Life after the Brittain Fellowship: Rebecca Weaver

What does life after the Brittain Fellowship look like? What opportunities within academia or in other sectors do Brittain Fellows pursue? And how does the postdoc prepare Brittain Fellows for these positions? The Professional Development Committee reached out to former Brittain Fellows and other experts to find out the answers to these questions and more. The interview below — featuring Rebecca Weaver, a faculty member at Perimeter College and a former Brittain Fellow  — is the fourth in this series. (Other interviews feature Brandy SimulaAndrea Krafft, and Emily Kane.) 

In the following videoDr. Rachel Dean-Ruzicka asks Dr. Weaver about teaching at a community college 


The following “highlights” summarize the key points Dr. Weaver makes in the interview. 

What aspects of the Brittain Fellowship are particularly helpful in daily life as a community college professor? 

The Brittain Fellowship particularly helped Dr. Weaver in building skills for cultivating efficiency in class prep and grading. As a Brittain Fellow, she learned to be protective of her time by not spending too much of it on class prep. Since the teaching load at Perimeter is 4/5, that practice in prioritizing time was essential for moving into community college teaching.  

Additionally, Dr. Weaver’s work in the CommLab helped her learn to talk with non-writing professors about teaching writing. And while she focuses primarily on writing in her classes, her experience teaching WOVEN communication is helpful for supporting her students as they build their electronic communication skills.  

One aspect of the Brittain Fellowship that is possibly underrated in terms of future job preparation is the service work we do. Dr. Weaver commented on the importance of being able to transfer the skills developed from serving on committees and balancing her workload as a Brittain Fellow to her current position at Perimeter.  

What about research and writing as a community college professor? 

While Dr. Weaver’s position at the community college doesn’t require research, it’s something that many of us are passionate about. One key takeaway from this interview, though, is how research is still something that one can fit into a community college career. Dr. Weaver said that she continues to research in her current position and that she has shifted her writing and research to focus on pedagogy. You can find a lot of her great publications here. Additionally, the opportunity to do SOTL work at Georgia Tech contributed greatly to Dr. Weaver’s research successes, as do her ongoing relationships with Brittain Fellows.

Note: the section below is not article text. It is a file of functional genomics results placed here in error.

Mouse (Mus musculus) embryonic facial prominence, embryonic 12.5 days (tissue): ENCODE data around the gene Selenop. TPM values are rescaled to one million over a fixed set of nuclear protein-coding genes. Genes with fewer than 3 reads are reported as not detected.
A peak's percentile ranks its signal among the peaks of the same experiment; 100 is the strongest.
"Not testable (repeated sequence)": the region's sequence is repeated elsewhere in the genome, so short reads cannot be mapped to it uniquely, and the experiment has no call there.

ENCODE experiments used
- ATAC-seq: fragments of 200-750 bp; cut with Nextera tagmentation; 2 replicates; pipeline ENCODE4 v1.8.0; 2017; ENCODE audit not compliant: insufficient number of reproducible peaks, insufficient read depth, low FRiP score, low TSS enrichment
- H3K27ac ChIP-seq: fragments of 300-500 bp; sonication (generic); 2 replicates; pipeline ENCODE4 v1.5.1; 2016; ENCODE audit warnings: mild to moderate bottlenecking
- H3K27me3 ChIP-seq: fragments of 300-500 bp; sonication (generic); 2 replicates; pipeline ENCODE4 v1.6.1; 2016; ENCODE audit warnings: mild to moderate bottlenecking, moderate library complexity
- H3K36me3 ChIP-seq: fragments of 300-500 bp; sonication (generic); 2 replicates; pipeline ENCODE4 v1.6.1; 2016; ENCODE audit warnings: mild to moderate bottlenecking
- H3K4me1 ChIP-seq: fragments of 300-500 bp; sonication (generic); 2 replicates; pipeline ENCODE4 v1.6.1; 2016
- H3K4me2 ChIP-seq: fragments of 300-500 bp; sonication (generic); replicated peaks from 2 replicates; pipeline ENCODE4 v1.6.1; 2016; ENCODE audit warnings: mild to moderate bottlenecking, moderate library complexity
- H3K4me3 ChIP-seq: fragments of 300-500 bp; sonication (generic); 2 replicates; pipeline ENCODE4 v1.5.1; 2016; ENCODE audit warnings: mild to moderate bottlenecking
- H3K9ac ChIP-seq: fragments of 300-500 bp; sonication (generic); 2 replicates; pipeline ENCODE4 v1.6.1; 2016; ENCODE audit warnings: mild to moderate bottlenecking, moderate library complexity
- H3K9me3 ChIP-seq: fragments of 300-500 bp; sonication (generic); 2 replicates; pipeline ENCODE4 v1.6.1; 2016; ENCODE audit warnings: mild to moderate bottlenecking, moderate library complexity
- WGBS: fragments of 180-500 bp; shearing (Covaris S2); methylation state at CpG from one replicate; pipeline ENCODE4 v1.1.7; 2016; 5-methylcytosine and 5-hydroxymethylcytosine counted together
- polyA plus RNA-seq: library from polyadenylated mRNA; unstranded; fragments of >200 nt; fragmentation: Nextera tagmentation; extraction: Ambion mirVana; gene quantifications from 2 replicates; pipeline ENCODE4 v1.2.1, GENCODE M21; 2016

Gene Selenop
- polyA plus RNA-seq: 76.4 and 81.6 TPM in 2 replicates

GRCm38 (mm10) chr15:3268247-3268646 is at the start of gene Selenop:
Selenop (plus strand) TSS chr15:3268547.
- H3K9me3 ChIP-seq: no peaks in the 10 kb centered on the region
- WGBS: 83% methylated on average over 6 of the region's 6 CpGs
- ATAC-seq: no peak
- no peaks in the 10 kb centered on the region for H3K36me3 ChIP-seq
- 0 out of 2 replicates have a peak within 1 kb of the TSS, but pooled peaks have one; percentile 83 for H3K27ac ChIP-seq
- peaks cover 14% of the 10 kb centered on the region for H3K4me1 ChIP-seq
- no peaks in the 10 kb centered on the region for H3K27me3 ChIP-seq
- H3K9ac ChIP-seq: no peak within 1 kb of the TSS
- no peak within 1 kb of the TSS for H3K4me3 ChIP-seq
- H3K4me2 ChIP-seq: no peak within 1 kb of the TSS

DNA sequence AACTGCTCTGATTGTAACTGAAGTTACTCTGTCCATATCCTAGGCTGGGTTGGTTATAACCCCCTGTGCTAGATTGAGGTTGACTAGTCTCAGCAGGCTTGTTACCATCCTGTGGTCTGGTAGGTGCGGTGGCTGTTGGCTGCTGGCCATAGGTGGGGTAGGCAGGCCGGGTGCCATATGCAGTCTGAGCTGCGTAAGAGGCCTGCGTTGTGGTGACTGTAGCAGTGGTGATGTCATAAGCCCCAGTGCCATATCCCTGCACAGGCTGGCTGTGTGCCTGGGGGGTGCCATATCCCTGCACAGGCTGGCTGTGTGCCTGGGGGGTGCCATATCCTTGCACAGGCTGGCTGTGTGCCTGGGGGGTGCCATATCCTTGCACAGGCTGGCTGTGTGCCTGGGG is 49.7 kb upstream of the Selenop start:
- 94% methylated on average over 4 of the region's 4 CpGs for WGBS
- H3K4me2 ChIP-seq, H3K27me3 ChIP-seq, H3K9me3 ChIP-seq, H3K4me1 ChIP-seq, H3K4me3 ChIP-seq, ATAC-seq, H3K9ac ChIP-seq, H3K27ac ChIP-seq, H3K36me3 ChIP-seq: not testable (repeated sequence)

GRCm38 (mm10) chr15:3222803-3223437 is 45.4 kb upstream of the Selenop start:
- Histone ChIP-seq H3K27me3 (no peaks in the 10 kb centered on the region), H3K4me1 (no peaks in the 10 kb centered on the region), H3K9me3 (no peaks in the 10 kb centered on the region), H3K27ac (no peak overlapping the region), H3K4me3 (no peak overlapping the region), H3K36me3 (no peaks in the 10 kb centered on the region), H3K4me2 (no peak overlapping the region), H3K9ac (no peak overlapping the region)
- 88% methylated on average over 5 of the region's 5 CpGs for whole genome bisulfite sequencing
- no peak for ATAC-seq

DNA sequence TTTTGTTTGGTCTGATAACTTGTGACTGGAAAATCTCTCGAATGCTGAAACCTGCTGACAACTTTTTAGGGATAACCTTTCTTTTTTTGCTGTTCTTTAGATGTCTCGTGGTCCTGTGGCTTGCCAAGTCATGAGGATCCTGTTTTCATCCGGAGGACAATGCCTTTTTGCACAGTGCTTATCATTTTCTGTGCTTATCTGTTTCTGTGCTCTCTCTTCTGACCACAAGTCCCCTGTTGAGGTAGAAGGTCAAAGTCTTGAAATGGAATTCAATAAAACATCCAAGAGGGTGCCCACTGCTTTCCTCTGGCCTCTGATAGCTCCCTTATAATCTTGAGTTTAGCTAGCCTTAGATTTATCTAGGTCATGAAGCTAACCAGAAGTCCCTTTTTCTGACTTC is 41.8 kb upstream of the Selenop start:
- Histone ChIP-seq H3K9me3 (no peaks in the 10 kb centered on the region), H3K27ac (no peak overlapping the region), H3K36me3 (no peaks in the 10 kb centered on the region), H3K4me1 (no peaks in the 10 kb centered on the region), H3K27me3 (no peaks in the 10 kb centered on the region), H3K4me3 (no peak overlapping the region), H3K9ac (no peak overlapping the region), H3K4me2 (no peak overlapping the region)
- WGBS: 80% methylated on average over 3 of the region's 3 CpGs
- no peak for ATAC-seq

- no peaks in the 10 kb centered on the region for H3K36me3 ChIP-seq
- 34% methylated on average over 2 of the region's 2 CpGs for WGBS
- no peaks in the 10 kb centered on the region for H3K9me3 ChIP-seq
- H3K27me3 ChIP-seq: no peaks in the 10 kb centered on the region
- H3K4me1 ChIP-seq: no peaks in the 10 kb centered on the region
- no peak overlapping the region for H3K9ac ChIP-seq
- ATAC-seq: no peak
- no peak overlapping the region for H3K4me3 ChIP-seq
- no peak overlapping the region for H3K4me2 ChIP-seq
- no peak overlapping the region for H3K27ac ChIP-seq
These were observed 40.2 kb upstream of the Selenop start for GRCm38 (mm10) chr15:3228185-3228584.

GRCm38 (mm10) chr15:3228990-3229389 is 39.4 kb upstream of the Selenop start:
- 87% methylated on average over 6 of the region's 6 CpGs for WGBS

What advice can you offer for those interested in community college positions?  

Even if you don’t have experience teaching at a community college, knowing about and understanding the mission of a community college or access institution would be a good method for preparing for interviews. Being able to articulate an understanding of the history of community colleges and speak to your philosophy on access institutions would be excellent interview prepBeyond just knowing the history, being able to articulate how your pedagogy fits into that framework is essential for approaching a community college position.  

Finally, to describe her approach to teaching, Dr. Weaver quotes Mike Rose’s interview on the “Pedagogue” podcast: 

When you teach, Rose says, “you really are participating with other people in their development.”

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Rachel Dean-Ruzicka

About Rachel Dean-Ruzicka

Rachel Dean-Ruzicka is a Lecturer of Writing and Communication, where she specializes in teaching the department's corequisite composition courses. She received her PhD in American Culture Studies from Bowling Green State University in 2011, with an emphasis in film and media studies. Her book, Tolerance Discourse and Young Adult Holocaust Literature: Engaging Difference and Identity, was released in a paperback edition from Routledge in 2019. She has previously published on paranormal teenagers who defeat serial killers, all-ages feminist comic books, female engineers in YA fiction, and the films of director Wes Anderson. She has a forthcoming article on the podcast My Favorite Murder, to round out her pop culture crime publication credentials. Her current research investigates models of maturation, YA Weird fiction, and contemporary feminist theory. Despite all the murder and mayhem in this bio, she's really quite a cheerful person.
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